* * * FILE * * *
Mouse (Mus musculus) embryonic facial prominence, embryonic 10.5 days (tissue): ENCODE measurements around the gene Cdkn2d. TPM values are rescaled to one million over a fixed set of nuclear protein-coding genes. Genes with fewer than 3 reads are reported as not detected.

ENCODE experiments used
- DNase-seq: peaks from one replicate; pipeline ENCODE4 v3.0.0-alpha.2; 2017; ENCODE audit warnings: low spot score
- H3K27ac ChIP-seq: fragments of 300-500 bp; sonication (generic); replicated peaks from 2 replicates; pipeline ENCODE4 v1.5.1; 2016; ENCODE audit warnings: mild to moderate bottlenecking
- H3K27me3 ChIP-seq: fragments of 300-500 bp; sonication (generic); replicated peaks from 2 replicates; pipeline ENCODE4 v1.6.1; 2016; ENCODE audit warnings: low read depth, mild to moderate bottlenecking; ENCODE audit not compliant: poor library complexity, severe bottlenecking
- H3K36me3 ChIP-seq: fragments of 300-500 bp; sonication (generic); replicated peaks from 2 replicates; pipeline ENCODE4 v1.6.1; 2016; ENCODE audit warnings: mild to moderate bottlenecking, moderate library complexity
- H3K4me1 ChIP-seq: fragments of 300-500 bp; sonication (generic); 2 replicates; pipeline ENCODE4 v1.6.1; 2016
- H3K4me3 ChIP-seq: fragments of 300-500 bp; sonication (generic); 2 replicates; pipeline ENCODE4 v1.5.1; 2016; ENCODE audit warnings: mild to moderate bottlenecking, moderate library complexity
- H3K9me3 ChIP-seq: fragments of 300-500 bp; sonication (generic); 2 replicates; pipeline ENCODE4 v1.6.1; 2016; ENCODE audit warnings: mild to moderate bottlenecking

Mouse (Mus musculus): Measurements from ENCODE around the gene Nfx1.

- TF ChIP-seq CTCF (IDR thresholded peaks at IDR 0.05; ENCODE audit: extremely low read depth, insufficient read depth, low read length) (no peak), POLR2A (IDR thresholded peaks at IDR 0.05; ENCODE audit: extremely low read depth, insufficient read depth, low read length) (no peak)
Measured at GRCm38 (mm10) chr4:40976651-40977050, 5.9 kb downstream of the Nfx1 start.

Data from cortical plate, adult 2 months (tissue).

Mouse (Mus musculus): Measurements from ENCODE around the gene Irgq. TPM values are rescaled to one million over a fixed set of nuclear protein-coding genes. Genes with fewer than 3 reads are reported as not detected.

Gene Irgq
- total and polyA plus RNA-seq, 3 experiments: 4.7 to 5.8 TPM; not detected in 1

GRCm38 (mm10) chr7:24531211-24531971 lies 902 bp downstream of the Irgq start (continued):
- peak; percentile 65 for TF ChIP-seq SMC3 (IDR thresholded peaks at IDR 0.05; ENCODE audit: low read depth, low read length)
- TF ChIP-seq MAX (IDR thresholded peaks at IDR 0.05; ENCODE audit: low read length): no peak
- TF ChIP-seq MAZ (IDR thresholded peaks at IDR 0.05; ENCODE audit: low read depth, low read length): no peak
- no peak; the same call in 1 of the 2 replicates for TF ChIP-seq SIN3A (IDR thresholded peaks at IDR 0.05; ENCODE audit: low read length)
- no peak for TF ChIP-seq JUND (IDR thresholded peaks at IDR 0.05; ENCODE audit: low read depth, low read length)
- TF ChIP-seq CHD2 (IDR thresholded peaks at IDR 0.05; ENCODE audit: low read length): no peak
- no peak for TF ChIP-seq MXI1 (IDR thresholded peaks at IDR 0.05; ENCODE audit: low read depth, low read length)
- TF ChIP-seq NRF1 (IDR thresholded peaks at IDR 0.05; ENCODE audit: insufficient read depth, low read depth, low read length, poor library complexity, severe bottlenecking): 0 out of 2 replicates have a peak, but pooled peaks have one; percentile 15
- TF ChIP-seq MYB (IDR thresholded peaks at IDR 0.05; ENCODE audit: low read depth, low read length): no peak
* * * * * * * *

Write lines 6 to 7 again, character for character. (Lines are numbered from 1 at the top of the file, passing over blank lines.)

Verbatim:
- H3K36me3 ChIP-seq: fragments of 300-500 bp; sonication (generic); replicated peaks from 2 replicates; pipeline ENCODE4 v1.6.1; 2016; ENCODE audit warnings: mild to moderate bottlenecking, moderate library complexity
- H3K4me1 ChIP-seq: fragments of 300-500 bp; sonication (generic); 2 replicates; pipeline ENCODE4 v1.6.1; 2016